Why the Nationals, Mike Rizzo signed Kevin Frandsen


Washington Nationals’ Kevin Frandsen, right, scores off a single by teammate Bryce Harper, second from left, in the eighth inning of an exhibition spring training baseball game against the New York Mets, Thursday, March 27, 2014, in Port St. Lucie, Fla. (AP Photo/David Goldman)

Throughout the winter, the Nationals maintained contact with free agent utility man Jeff Baker. He could play all four corner spots, and he provided right-handed power off the bench. He fit what the Nationals were looking for.

The Nationals could not exceed the offer Baker received from the Marlins, who gave him a two-year, $3.7 million deal and the likelihood of more playing time. When the Nationals missed out on Baker, they were prepared to enter the season with either Tyler Moore, who provided the right-handed power, or Jamey Carroll, who gave similar versatility.

And then two days before the Nationals headed north for the season, General Manager Mike Rizzo saw another player who reminded him of Baker. The Phillies prompted Kevin Frandsen to opt out of his contract when they sent him to the minors. The Nationals swooped in with a one-year, $900,000 deal that could escalate to $1.3 million.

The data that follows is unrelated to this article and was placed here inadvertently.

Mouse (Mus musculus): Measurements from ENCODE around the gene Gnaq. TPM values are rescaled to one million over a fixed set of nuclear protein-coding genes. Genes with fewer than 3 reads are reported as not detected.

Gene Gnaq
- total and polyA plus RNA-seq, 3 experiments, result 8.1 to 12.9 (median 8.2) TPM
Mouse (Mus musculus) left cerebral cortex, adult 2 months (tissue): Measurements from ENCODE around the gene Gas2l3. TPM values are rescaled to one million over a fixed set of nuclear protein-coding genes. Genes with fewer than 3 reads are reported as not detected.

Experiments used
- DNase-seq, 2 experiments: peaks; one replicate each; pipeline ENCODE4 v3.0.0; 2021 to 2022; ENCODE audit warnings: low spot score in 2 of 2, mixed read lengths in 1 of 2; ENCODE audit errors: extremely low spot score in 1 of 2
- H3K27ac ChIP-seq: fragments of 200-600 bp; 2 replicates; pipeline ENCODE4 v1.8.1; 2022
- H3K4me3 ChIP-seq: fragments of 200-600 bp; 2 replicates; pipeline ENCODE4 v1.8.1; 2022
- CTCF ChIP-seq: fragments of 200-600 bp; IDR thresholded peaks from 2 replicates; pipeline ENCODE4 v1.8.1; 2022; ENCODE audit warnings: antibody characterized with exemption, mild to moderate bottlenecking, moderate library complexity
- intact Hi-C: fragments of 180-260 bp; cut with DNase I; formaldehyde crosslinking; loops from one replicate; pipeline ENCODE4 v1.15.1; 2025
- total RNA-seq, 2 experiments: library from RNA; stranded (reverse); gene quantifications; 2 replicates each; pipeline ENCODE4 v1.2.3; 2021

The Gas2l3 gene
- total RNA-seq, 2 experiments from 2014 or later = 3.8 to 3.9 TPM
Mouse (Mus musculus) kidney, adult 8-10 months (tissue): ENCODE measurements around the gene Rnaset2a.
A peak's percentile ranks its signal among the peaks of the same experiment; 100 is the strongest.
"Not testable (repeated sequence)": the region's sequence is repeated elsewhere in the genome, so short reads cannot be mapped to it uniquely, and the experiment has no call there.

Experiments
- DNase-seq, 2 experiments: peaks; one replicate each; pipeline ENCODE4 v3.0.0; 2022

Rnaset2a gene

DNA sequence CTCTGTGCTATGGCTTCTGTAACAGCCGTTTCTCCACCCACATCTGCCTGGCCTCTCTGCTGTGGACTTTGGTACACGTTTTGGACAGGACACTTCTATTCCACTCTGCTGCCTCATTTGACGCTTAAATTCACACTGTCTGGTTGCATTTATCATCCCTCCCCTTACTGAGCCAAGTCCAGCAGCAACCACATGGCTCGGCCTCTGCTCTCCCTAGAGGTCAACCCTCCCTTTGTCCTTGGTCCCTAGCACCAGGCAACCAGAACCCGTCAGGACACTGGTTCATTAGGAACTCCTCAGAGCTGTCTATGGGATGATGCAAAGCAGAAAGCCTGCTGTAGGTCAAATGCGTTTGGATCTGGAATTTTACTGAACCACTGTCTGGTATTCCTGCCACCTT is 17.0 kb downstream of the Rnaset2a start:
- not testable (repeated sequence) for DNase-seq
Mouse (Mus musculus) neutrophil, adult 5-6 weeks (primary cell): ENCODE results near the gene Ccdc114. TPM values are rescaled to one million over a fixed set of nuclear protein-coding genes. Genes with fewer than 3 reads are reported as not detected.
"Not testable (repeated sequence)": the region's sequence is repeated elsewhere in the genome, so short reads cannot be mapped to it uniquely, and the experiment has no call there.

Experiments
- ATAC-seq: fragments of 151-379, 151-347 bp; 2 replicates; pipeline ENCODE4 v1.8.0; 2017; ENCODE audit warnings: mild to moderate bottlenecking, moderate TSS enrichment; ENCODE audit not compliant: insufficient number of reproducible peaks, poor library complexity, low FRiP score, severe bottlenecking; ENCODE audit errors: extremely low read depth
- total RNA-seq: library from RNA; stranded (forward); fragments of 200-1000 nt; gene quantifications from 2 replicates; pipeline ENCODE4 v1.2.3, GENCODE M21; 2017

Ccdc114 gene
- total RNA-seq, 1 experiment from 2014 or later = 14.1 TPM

“He really filled a role that I was looking for in that Jeff Baker type of role,” Rizzo said. “He can play third and first. This guy can play second and short and corner outfield. From afar, I really like the way he went about his business.”

Rizzo also believed Frandsen was an upgrade because of his history. The Nationals focused this winter on bringing in veterans for their bench with a specific mindset. Frandsen was an ideal fit there, too, in Rizzo’s mind.

“He was a tough out for us all the time,” Rizzo said. “I watched him over his career in San Francisco and Philadelphia and really liked the tools of the player and the skill of the player. I’ve always been a big fan of his makeup and character. He’s always been a tough guy that grinds out at-bats. You look at him, and he’s always got a dirty uniform. He plays the game the way I like it to be played.”

Adam Kilgore covers national sports for the Washington Post. Previously he served as the Post's Washington Nationals beat writer from 2010 to 2014.
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